Morena Duwe

 
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Morena Duwe is a multi-medium story teller as a writer, editor, producer, video host, and journalist (often music journalist). She’s exactly what you’d expect a music journalist to look like. She’s confident, sexy, rock ‘n roll stylish and with an element of mystery that lets you know two things: 1) she’s experienced a pain that makes it safe to tell you the vulnerable parts of your story and 2) yes, she’s having more fun than most of us.

Morena was born and raised in Salinas, California by her Filipino mother, a concert pianist, and German father, who among many things, had been the conductor of the Munich Symphony Orchestra. Music was at the center of her childhood. Her parents met through music and turned their Salinas home into a music school. Students of all ages and instruments of all types could be heard practicing from morning through night.

Being raised in Steinbeck’s California farm country wasn’t always easy for Morena being the brown, mystery-ethnic girl of immigrant parents. Teasing increased when her father began to give talks at the local schools sharing his story of being a Hitler Youth as a kid in Germany. That her father never followed Nazi ideology, as demonstrated by his own blended family and friendships, was lost on her peers, who just saw a new opportunity for teasing and bullying.

A self-professed nerd, Morena didn’t take their teasing to heart. For one thing, she was too busy! She did well in school and grew up with a full schedule between all of her activities and passions. In addition to learning to play a multitude of instruments, Morena always loved sports, ballet, and writing. At 18 she struggled with the decision to go to either of the ballet academies to which she was accepted or to college. Seeking counsel from her father, he asked, “ did she wanted to expand the limits of her body through ballet or the limits of her mind through college?” She choose college and started at the University of California, Irvine initially as a journalist major and quickly changed to a film major.

At 20 her life changed forever when her father suddenly and unexpectedly passed away. College had already been a lonely place for Morena and now she was totally lost. With support of her older sister and mother, she returned to Irvine, finished school and finally met her people - a tribe of multi-cultural, multi-ethnic, figuring-out-their-own-paths 20-somethings brought together by a shared passion for music and community. It was this group that introduced Morena to music festivals - first Coachella and then the living changing Lightning in a Bottle, with it’s mix of responsibility for shared spaces, combination of arts and expression, and bringing together people looking for more than just great music, but a multi-textural experience.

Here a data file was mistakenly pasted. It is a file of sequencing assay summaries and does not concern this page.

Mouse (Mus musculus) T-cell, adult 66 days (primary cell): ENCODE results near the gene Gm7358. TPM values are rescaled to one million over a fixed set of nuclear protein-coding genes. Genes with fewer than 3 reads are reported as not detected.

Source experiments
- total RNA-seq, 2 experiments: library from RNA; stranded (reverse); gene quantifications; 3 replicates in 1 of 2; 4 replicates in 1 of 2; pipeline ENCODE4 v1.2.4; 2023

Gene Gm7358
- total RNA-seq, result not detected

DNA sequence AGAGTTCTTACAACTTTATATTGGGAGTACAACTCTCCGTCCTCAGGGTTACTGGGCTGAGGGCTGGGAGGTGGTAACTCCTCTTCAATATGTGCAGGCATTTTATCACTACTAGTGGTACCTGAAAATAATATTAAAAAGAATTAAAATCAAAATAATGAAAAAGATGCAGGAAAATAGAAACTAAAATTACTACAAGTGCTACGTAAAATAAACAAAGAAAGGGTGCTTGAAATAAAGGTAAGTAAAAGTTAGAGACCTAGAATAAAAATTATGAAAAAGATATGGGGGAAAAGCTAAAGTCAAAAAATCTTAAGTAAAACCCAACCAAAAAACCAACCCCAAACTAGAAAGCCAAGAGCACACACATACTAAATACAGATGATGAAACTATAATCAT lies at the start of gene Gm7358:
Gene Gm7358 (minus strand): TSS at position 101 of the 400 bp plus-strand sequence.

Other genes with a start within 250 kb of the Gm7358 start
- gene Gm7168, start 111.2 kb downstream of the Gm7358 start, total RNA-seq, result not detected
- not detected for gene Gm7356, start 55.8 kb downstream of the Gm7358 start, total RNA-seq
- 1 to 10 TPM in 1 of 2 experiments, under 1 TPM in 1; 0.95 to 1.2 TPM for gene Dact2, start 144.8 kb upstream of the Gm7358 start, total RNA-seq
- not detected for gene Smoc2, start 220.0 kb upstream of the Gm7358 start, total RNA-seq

It wasn’t long after graduating that Morena started writing as a journalist. Once she found the festival scene she focused her energy on being a music journalist. With her partner, Miles, a photographer, they quickly became the go-to duo for reporting on music festivals around the world. She’s written for print and digital publications including L.A. Weekly, O.C Weekly, San Francisco Weekly, UpRoxx, Huffington Post, Medium, Vice, Mix Mag, and DJ Mag.

As journalism, reporting, and print publications have been under fire in recent years, Morena has been riding the changing tide of what it means to be a writer and reporter today. That in combination with the challenges that come when your passion is also how you pay the bills, has meant that Morena has to fight even harder to do what she loves. Telling her own story and diversifying her income streams has come more into focus. Currently, in addition to being a journalist, she’s working on a book telling the amazing and interesting story of her father’s life. The manuscript is due to be completed in 2020. Additionally she’s working with Miles to create a new space to share news and tell the stories of alternative music festivals and the people who are drawn to them.

To follow, support and connect with Morena you can:

Photo of Morena by Miles Najera